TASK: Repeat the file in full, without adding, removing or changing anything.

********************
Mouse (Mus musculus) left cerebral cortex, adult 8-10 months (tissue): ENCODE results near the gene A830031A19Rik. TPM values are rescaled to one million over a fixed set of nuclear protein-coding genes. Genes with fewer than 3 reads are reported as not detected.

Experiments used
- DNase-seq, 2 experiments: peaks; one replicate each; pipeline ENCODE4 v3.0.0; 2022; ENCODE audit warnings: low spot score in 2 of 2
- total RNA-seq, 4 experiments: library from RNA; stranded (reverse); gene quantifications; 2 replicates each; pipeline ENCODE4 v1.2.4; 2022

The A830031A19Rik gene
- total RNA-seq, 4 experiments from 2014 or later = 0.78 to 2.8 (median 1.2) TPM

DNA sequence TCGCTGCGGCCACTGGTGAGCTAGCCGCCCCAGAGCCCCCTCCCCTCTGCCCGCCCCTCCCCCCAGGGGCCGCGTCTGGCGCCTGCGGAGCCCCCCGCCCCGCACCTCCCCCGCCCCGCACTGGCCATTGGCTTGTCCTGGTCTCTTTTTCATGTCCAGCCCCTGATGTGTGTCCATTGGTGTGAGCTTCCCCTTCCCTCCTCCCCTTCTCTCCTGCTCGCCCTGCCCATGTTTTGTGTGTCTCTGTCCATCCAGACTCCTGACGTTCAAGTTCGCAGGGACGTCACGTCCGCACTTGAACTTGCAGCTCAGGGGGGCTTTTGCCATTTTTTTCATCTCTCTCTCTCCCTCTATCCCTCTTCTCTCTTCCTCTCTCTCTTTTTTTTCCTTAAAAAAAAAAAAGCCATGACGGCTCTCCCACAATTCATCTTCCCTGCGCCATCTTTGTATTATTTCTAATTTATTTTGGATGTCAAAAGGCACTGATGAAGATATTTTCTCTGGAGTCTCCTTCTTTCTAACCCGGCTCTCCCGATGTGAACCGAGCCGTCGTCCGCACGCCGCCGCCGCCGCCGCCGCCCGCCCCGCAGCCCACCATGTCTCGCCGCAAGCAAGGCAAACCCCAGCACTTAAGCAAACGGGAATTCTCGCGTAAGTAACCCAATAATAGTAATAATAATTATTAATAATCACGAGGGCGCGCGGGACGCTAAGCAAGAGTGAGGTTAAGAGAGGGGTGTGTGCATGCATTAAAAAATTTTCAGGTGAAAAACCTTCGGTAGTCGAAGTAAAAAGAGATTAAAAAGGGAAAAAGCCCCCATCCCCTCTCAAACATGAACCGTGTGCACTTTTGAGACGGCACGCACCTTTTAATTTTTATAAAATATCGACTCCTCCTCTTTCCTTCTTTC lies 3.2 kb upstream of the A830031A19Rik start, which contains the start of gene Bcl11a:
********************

Mouse (Mus musculus) left cerebral cortex, adult 8-10 months (tissue): ENCODE results near the gene A830031A19Rik. TPM values are rescaled to one million over a fixed set of nuclear protein-coding genes. Genes with fewer than 3 reads are reported as not detected.

Experiments used
- DNase-seq, 2 experiments: peaks; one replicate each; pipeline ENCODE4 v3.0.0; 2022; ENCODE audit warnings: low spot score in 2 of 2
- total RNA-seq, 4 experiments: library from RNA; stranded (reverse); gene quantifications; 2 replicates each; pipeline ENCODE4 v1.2.4; 2022

The A830031A19Rik gene
- total RNA-seq, 4 experiments from 2014 or later = 0.78 to 2.8 (median 1.2) TPM

DNA sequence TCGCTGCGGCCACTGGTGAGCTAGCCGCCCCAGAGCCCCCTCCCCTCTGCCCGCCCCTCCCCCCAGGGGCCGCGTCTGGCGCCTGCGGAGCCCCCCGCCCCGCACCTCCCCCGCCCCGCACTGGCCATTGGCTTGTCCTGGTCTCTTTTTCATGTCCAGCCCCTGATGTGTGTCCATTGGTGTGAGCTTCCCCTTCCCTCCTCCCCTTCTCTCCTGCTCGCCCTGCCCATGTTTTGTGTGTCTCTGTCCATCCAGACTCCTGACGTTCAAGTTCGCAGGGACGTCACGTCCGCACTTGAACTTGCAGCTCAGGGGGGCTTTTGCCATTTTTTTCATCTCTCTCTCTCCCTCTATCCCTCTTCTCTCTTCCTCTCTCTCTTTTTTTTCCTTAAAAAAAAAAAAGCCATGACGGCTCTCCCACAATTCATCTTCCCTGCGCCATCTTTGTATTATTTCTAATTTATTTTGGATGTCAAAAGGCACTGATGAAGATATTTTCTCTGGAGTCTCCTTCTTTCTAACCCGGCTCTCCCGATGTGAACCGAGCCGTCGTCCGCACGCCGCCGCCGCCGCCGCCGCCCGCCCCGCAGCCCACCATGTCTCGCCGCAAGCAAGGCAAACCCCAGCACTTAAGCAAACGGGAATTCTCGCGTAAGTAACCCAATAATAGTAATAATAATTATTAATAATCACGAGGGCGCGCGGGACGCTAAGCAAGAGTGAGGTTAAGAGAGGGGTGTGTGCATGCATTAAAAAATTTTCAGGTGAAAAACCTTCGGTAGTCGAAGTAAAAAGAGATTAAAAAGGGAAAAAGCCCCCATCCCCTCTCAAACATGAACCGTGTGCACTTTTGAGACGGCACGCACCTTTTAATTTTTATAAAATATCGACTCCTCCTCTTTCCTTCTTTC lies 3.2 kb upstream of the A830031A19Rik start, which contains the start of gene Bcl11a: